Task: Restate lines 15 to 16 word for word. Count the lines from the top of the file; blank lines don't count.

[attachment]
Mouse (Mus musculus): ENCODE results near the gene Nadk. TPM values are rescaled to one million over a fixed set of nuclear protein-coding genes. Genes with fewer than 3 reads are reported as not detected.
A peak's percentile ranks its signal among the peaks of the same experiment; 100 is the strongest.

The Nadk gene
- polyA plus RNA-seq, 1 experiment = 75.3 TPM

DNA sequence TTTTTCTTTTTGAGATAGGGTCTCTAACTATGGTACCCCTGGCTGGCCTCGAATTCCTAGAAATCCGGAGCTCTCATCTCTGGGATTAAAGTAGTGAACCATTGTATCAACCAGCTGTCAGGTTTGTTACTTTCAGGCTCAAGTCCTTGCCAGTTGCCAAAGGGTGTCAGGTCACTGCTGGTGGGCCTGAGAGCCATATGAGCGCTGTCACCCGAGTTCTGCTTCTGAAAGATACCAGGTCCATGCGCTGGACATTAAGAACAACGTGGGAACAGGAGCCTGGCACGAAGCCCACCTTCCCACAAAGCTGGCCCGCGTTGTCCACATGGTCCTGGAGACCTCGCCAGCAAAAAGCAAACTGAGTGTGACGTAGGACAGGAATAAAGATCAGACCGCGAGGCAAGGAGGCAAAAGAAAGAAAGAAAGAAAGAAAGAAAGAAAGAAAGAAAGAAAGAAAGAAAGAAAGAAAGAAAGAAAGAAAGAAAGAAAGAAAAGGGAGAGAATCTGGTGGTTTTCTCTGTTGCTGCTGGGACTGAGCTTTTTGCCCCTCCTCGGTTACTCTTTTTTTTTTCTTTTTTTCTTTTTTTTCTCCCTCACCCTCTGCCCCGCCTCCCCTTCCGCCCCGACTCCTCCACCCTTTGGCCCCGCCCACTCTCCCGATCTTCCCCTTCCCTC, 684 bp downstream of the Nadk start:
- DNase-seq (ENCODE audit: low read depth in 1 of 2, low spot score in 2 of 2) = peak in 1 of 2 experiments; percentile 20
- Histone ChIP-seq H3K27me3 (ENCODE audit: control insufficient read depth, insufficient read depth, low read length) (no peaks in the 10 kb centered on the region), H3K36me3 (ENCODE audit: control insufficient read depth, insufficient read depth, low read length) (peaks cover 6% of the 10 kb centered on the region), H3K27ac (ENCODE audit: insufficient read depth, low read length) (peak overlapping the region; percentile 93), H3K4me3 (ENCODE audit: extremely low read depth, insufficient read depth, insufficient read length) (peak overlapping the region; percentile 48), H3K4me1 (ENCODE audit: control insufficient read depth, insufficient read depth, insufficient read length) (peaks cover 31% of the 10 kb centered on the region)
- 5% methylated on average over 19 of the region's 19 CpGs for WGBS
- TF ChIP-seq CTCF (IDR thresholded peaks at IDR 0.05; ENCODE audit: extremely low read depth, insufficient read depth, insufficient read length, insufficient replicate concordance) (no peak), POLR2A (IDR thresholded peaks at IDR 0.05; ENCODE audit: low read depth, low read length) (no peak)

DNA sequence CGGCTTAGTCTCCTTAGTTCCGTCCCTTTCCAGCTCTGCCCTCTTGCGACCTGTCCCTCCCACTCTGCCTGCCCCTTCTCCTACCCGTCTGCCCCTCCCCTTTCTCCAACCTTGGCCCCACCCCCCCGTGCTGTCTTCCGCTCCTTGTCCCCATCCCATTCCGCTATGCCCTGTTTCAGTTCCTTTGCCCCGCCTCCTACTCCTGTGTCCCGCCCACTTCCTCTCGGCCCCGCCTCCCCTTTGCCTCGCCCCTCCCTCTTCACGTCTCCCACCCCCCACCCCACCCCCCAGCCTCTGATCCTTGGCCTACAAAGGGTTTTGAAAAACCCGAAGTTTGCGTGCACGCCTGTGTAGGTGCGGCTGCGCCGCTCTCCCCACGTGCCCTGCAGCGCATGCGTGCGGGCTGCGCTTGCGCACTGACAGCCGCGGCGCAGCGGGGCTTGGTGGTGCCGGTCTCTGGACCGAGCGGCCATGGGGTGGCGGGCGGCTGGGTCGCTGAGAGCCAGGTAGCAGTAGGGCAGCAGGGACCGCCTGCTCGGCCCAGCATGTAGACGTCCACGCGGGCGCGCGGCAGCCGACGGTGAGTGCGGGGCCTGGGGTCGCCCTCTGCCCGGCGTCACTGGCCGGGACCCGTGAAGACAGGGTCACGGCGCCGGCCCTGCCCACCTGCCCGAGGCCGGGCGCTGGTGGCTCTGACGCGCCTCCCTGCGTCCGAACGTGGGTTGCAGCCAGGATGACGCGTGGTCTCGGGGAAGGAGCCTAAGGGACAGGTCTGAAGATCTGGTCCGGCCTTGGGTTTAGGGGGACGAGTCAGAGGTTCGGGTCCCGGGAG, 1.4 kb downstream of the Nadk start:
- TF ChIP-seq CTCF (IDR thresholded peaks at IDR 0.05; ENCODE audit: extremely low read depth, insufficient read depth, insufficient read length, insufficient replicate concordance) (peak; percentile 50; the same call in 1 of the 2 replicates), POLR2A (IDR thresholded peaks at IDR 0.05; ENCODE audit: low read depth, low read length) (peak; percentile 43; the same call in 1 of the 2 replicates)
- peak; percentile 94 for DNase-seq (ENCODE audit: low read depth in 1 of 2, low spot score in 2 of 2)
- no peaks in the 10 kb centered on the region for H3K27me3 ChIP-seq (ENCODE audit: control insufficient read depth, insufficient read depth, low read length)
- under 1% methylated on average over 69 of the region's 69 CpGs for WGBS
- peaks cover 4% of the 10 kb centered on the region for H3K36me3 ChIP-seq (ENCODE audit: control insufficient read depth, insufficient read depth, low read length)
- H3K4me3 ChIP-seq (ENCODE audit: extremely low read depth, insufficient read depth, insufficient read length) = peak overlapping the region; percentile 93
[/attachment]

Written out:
- peaks cover 4% of the 10 kb centered on the region for H3K36me3 ChIP-seq (ENCODE audit: control insufficient read depth, insufficient read depth, low read length)
- H3K4me3 ChIP-seq (ENCODE audit: extremely low read depth, insufficient read depth, insufficient read length) = peak overlapping the region; percentile 93